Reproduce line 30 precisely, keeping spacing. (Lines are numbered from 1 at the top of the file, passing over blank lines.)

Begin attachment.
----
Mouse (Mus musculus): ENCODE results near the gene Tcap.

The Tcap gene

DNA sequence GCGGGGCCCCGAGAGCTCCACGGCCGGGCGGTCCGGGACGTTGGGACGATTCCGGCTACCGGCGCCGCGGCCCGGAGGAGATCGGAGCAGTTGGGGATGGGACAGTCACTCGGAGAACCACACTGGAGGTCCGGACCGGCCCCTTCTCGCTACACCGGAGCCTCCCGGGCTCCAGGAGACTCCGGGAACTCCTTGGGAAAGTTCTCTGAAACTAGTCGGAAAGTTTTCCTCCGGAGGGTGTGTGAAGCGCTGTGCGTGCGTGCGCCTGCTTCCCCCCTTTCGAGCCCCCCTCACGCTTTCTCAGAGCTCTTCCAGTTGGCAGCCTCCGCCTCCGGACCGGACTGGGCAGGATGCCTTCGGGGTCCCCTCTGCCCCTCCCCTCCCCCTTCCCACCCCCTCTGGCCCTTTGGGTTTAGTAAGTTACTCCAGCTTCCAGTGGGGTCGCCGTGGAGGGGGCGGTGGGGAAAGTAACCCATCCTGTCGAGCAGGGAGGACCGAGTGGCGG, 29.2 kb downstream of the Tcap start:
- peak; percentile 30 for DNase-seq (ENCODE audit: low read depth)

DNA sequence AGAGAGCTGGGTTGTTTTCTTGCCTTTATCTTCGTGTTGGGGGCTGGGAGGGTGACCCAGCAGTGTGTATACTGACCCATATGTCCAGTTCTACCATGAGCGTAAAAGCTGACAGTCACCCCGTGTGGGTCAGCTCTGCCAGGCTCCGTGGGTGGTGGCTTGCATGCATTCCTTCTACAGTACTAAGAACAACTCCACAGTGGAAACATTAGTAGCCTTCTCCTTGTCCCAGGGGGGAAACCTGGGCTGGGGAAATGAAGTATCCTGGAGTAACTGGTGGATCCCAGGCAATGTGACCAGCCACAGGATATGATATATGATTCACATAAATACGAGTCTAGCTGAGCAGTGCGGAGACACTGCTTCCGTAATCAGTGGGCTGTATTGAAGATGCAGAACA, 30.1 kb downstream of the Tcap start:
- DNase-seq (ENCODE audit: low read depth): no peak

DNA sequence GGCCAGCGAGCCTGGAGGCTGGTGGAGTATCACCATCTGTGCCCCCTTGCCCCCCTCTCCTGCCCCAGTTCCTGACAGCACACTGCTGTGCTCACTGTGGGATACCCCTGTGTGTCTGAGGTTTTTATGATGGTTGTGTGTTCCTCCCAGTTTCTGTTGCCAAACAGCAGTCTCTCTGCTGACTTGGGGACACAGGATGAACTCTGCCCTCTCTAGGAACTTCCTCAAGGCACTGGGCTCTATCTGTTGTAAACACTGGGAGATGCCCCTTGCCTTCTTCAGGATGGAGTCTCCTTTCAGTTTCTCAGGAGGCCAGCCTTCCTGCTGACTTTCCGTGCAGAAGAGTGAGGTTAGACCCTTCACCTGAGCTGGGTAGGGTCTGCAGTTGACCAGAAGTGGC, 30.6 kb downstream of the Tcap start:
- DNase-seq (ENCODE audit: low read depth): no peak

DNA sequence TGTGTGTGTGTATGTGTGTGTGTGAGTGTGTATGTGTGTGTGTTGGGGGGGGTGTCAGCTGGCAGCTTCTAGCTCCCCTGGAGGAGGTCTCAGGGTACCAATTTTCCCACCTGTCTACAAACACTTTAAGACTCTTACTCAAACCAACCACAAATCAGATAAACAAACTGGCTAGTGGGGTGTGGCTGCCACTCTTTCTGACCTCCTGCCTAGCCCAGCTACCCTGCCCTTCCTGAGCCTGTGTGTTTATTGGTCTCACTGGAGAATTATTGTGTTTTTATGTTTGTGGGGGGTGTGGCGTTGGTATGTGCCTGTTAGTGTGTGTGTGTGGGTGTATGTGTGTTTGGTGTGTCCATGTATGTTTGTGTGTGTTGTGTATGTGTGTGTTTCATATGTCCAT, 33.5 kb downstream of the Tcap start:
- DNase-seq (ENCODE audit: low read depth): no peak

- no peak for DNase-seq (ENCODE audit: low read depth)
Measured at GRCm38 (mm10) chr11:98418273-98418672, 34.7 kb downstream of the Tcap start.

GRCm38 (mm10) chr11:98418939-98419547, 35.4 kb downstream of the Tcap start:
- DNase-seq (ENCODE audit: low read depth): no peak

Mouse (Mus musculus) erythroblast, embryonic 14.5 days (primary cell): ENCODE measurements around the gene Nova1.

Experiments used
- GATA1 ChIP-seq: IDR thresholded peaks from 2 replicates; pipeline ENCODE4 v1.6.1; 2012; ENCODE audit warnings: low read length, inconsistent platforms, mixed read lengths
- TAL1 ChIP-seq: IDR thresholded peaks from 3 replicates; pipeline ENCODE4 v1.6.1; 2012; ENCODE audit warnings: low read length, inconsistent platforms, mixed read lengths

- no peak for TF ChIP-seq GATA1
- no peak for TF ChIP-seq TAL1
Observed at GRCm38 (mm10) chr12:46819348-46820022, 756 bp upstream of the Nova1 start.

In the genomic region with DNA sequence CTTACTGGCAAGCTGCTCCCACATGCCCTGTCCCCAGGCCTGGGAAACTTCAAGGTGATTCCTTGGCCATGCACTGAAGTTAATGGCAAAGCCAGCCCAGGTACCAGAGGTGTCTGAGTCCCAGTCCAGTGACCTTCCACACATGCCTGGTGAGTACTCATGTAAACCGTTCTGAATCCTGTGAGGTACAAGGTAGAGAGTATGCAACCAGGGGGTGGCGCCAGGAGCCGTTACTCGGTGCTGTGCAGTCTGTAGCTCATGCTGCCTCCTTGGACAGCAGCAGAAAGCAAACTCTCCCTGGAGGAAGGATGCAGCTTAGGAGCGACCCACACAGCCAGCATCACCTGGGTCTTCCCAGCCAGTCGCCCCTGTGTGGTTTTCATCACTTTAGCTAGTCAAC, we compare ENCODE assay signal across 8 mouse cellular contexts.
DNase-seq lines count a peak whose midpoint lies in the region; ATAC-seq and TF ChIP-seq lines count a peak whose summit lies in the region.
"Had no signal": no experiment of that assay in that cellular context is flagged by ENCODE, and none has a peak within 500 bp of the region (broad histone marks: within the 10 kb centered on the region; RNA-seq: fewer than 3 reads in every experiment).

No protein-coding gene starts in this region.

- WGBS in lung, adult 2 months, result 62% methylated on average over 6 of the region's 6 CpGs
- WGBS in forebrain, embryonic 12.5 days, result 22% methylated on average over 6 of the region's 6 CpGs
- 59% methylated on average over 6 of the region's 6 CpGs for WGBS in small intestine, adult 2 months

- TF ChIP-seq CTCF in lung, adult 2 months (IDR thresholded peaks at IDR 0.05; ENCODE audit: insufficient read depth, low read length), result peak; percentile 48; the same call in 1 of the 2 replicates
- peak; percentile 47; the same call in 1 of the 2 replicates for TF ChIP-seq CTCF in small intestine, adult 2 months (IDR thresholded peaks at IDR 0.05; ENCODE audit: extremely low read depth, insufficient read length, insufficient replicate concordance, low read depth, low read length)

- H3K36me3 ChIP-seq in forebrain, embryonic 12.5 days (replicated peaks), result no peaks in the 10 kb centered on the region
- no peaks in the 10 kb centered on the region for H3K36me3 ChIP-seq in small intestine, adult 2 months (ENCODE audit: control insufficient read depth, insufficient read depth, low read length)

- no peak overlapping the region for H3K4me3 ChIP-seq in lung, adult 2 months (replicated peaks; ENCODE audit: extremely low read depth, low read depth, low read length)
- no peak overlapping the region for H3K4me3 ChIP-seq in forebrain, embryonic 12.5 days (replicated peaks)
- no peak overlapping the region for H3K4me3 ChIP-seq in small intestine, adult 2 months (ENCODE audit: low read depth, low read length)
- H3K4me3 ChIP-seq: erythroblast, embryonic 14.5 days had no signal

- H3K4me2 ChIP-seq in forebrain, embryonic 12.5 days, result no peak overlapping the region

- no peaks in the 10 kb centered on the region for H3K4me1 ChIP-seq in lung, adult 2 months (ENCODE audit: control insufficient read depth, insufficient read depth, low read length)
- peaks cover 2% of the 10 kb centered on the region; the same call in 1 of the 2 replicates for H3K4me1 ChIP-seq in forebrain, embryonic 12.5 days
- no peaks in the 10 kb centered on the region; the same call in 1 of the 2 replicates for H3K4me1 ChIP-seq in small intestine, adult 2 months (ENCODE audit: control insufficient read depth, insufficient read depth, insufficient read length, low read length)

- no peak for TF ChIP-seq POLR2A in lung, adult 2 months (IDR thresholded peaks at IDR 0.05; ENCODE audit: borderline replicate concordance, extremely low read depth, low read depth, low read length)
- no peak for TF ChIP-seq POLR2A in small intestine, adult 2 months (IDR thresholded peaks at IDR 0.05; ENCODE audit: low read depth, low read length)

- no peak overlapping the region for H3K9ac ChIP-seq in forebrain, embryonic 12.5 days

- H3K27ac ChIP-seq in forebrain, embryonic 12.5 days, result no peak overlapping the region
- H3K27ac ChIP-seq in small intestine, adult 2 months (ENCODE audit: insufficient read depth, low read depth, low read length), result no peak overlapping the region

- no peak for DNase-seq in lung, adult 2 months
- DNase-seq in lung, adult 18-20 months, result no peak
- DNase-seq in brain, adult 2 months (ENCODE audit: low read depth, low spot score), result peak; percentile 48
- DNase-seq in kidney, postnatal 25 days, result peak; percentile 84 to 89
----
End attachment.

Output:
- peak; percentile 47; the same call in 1 of the 2 replicates for TF ChIP-seq CTCF in small intestine, adult 2 months (IDR thresholded peaks at IDR 0.05; ENCODE audit: extremely low read depth, insufficient read length, insufficient replicate concordance, low read depth, low read length)